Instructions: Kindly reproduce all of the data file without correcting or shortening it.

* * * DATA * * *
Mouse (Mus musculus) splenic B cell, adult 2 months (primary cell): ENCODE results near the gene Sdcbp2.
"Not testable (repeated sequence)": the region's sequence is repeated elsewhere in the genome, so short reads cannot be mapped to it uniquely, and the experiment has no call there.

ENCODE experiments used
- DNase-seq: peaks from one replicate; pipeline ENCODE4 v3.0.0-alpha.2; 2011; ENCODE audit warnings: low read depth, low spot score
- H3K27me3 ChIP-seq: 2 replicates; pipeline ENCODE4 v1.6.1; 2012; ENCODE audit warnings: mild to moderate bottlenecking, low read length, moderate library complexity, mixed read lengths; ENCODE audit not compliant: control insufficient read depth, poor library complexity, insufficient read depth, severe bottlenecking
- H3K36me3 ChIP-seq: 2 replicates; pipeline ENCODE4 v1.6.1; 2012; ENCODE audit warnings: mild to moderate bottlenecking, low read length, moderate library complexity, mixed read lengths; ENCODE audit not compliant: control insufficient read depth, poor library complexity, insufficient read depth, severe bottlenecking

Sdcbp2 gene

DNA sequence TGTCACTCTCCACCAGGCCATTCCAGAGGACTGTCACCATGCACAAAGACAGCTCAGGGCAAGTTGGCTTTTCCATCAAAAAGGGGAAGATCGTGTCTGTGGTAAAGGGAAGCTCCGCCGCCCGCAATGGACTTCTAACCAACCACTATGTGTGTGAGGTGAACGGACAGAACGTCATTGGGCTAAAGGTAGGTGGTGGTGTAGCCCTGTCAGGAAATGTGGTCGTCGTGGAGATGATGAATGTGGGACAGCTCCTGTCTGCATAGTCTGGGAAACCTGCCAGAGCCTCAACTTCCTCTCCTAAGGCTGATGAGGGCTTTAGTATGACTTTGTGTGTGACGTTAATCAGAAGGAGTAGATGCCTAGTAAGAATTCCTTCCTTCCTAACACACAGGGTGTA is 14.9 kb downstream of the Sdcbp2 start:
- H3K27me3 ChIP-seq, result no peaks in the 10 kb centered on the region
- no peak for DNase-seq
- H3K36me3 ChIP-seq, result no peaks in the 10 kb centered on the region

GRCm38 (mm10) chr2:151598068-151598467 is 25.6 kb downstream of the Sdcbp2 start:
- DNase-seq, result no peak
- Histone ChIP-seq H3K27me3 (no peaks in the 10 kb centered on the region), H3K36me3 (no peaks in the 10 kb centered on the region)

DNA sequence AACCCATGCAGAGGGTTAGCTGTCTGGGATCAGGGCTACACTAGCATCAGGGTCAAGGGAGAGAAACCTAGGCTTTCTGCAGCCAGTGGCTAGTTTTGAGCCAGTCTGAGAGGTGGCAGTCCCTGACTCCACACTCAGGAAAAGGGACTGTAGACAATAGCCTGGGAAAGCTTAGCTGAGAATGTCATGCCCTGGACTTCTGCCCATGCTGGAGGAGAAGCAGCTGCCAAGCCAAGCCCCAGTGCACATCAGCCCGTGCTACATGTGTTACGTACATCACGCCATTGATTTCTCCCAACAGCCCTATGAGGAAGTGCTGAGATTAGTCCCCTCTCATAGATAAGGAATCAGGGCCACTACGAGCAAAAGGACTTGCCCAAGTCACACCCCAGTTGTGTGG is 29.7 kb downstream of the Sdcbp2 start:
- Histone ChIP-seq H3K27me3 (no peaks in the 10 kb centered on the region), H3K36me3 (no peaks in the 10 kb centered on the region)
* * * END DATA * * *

Mouse (Mus musculus) splenic B cell, adult 2 months (primary cell): ENCODE results near the gene Sdcbp2.
"Not testable (repeated sequence)": the region's sequence is repeated elsewhere in the genome, so short reads cannot be mapped to it uniquely, and the experiment has no call there.

ENCODE experiments used
- DNase-seq: peaks from one replicate; pipeline ENCODE4 v3.0.0-alpha.2; 2011; ENCODE audit warnings: low read depth, low spot score
- H3K27me3 ChIP-seq: 2 replicates; pipeline ENCODE4 v1.6.1; 2012; ENCODE audit warnings: mild to moderate bottlenecking, low read length, moderate library complexity, mixed read lengths; ENCODE audit not compliant: control insufficient read depth, poor library complexity, insufficient read depth, severe bottlenecking
- H3K36me3 ChIP-seq: 2 replicates; pipeline ENCODE4 v1.6.1; 2012; ENCODE audit warnings: mild to moderate bottlenecking, low read length, moderate library complexity, mixed read lengths; ENCODE audit not compliant: control insufficient read depth, poor library complexity, insufficient read depth, severe bottlenecking

Sdcbp2 gene

DNA sequence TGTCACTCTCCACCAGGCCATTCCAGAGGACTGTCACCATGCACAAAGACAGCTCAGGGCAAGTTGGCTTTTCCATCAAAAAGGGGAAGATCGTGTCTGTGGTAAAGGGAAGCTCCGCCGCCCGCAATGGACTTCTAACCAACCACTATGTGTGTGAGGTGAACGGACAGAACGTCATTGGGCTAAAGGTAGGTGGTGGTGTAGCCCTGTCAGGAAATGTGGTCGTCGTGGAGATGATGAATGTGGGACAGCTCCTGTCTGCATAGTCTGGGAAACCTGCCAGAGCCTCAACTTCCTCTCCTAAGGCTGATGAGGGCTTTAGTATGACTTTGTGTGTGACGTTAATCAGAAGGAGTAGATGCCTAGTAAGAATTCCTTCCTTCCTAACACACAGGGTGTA is 14.9 kb downstream of the Sdcbp2 start:
- H3K27me3 ChIP-seq, result no peaks in the 10 kb centered on the region
- no peak for DNase-seq
- H3K36me3 ChIP-seq, result no peaks in the 10 kb centered on the region

GRCm38 (mm10) chr2:151598068-151598467 is 25.6 kb downstream of the Sdcbp2 start:
- DNase-seq, result no peak
- Histone ChIP-seq H3K27me3 (no peaks in the 10 kb centered on the region), H3K36me3 (no peaks in the 10 kb centered on the region)

DNA sequence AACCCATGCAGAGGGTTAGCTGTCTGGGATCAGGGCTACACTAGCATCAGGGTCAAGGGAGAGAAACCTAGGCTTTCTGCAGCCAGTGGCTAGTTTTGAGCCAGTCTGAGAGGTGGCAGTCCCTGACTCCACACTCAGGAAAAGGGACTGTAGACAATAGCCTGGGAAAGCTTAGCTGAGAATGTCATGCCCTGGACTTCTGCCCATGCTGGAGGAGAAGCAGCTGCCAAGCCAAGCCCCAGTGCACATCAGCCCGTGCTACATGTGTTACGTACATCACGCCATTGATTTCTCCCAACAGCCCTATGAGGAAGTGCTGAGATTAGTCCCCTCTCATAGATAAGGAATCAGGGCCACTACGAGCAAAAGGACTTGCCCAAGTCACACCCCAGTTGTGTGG is 29.7 kb downstream of the Sdcbp2 start:
- Histone ChIP-seq H3K27me3 (no peaks in the 10 kb centered on the region), H3K36me3 (no peaks in the 10 kb centered on the region)